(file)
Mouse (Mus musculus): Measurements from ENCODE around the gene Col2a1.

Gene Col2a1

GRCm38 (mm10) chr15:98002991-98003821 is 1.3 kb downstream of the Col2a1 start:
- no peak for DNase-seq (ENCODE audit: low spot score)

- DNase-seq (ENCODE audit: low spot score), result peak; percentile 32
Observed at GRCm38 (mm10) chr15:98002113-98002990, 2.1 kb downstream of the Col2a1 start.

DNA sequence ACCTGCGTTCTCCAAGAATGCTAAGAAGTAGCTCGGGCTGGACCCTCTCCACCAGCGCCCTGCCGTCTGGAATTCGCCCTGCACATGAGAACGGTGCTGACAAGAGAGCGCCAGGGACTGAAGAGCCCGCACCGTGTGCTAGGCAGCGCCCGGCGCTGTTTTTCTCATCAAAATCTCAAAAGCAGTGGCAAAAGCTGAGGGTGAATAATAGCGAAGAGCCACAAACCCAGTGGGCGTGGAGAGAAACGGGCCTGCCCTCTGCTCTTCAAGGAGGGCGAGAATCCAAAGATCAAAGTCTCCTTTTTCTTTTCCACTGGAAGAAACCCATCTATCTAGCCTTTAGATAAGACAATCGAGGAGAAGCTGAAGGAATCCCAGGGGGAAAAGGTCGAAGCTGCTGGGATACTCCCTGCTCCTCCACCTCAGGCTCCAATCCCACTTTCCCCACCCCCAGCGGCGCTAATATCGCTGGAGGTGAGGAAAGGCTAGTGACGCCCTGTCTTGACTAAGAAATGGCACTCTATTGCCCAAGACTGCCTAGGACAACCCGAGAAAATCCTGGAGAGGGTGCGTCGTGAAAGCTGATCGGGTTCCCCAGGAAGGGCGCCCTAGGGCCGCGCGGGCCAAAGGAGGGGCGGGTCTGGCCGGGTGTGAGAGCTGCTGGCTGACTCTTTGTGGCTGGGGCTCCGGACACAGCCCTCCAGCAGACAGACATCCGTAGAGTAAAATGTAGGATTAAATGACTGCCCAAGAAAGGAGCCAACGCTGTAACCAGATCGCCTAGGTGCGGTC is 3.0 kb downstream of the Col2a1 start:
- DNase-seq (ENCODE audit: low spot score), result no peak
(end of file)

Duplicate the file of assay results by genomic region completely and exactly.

Mouse (Mus musculus): Measurements from ENCODE around the gene Col2a1.

Gene Col2a1

GRCm38 (mm10) chr15:98002991-98003821 is 1.3 kb downstream of the Col2a1 start:
- no peak for DNase-seq (ENCODE audit: low spot score)

- DNase-seq (ENCODE audit: low spot score), result peak; percentile 32
Observed at GRCm38 (mm10) chr15:98002113-98002990, 2.1 kb downstream of the Col2a1 start.

DNA sequence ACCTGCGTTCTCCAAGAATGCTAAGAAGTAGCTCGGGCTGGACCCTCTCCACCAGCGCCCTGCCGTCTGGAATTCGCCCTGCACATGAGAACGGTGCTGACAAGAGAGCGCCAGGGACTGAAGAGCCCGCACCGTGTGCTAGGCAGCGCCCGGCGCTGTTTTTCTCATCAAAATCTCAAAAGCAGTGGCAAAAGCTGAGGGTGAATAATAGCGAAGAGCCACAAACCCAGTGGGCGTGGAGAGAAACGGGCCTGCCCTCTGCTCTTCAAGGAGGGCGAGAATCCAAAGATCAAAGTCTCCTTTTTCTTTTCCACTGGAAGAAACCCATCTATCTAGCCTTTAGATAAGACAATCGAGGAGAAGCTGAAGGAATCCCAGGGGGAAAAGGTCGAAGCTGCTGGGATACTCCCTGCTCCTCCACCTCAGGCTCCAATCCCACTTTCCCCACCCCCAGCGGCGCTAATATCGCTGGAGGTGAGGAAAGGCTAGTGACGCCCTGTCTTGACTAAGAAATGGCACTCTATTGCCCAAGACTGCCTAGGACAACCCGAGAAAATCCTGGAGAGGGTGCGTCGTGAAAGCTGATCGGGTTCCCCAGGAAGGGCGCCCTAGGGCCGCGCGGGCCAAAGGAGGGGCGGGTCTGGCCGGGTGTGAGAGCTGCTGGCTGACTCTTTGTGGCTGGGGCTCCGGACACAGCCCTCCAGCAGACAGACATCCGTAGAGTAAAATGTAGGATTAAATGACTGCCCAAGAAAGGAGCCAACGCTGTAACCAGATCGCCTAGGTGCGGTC is 3.0 kb downstream of the Col2a1 start:
- DNase-seq (ENCODE audit: low spot score), result no peak